deciding how to put in the fuel flow sensor for the engine monitor. I realized that
there is a minor issue with getting any hose onto the input of the fuel pump. I
called David Edgemon and he confirmed the same problem with his
RV-9A. Notice how the input fitting on the fuel pump is pointed directly at the
bottom of the adapter for the propeller governor. The large insulated fuel line that
goes there cannot be lined-up to start the threads on the fittings until you take the
bottom of the fuel pump OFF the engine, put the fuel line on, then bolt the bottom of the
fuel pump back together. David reported already doing the same thing on his
Here you see the results of my installation of the large cable from the starter
solenoid around the oil sump going to the starter. This photo also shows the
BLUE gas colator below and left of the battery. It now has a short brass pipe and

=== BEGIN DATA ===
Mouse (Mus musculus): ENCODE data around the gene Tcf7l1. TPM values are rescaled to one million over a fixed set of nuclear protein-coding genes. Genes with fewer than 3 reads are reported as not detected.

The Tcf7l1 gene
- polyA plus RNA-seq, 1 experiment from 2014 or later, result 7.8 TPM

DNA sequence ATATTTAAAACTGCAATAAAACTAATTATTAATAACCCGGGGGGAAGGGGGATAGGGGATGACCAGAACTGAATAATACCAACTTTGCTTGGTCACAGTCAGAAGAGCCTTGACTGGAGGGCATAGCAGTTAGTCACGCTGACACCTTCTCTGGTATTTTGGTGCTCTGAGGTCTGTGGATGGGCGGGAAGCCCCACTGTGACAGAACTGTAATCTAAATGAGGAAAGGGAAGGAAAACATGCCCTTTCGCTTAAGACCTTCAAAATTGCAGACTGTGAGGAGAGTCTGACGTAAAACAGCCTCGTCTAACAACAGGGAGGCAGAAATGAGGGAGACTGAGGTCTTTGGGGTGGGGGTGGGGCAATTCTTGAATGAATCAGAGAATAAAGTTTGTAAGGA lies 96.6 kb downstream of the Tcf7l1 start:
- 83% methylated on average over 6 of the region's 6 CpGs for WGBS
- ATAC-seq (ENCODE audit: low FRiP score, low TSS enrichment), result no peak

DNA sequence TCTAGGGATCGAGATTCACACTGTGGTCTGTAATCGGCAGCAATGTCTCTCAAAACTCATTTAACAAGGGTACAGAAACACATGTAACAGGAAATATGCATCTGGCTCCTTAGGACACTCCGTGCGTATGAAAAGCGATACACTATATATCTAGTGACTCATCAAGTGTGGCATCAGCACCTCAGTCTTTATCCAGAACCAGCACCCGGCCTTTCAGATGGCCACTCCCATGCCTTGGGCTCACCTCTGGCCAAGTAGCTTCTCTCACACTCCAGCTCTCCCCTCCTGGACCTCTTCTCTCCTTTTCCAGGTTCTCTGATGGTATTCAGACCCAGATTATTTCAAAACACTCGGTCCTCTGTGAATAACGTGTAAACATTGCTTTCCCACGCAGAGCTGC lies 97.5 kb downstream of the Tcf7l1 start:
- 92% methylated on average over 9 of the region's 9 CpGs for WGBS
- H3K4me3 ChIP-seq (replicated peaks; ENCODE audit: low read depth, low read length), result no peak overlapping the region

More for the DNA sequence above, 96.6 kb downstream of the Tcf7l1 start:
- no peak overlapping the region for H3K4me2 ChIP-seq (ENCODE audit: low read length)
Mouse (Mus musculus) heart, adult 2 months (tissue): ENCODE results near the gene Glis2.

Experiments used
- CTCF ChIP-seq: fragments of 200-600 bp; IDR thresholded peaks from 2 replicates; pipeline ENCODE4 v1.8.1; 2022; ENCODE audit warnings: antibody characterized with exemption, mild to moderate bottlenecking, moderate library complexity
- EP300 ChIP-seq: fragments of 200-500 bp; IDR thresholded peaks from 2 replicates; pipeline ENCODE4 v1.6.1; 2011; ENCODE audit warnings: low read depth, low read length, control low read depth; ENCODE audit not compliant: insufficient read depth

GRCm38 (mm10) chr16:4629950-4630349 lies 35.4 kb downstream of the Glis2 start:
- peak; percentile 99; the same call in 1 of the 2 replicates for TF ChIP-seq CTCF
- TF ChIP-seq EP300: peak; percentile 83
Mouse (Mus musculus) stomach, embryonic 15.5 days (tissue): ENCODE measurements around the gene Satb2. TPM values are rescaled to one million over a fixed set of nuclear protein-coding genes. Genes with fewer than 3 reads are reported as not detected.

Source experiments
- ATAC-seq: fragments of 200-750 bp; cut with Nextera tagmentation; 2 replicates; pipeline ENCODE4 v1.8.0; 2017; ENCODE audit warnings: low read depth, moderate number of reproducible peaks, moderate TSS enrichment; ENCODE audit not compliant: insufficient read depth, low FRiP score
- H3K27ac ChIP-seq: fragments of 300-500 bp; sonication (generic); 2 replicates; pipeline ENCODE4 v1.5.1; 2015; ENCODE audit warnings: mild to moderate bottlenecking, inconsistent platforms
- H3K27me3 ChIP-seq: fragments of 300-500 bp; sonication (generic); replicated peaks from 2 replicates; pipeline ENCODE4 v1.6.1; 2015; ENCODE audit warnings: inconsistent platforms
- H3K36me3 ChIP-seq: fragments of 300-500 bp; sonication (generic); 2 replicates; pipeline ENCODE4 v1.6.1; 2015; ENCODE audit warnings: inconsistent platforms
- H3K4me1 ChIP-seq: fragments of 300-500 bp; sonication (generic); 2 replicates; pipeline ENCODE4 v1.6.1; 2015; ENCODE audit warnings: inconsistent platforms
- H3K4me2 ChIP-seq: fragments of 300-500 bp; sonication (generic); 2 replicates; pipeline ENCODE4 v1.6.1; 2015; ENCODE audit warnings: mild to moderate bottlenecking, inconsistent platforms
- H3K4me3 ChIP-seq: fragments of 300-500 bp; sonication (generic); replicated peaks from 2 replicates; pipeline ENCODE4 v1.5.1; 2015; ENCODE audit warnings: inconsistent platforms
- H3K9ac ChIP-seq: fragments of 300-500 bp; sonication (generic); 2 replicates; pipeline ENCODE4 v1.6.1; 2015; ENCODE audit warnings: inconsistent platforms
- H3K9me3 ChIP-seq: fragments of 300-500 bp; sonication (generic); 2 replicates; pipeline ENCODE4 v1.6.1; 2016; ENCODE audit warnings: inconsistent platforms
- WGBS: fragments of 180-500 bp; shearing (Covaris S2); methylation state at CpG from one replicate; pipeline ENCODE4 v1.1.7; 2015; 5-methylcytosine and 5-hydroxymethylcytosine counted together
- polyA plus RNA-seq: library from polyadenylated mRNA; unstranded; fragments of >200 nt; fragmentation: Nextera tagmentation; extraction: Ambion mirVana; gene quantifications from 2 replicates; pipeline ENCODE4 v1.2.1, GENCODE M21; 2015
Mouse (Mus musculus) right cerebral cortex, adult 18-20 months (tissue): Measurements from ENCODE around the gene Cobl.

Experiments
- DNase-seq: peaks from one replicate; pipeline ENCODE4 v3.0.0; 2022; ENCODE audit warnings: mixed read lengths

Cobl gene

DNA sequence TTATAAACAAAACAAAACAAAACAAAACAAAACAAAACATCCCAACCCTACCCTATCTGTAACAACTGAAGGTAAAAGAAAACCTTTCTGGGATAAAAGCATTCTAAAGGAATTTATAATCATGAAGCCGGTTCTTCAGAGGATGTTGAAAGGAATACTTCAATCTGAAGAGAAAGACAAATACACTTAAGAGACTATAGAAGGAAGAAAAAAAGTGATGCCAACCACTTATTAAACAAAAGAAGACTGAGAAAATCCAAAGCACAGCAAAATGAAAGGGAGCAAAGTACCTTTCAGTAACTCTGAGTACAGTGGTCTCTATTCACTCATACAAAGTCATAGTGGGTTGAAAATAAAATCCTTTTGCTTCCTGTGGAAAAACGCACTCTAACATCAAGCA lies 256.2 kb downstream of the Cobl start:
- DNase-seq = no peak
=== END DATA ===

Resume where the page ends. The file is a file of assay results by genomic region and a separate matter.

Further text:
coupler relocating the fuel drain plug to a level below the fuselage and cowling. I
learned this trick from Larry Westbrook in December 2003.
The last shot today shows the alternator now hanging from its assigned
location. That gray item on the far side of the ring gear is the front of the
starter. The stainless steel tube running behind the alternator and up to the side
of the engine is the oil pressure line from the propeller governor going into the
crankcase area to control the pitch of the propeller when it is finally operational.
I have to get a V-belt to turn the alternator and to set its correct position, etc.
Tomorrow I am back on the road for the company for two weeks again. I sent an email to Grand Rapids Technologies to order the other three sensors that I need to activate the additional features.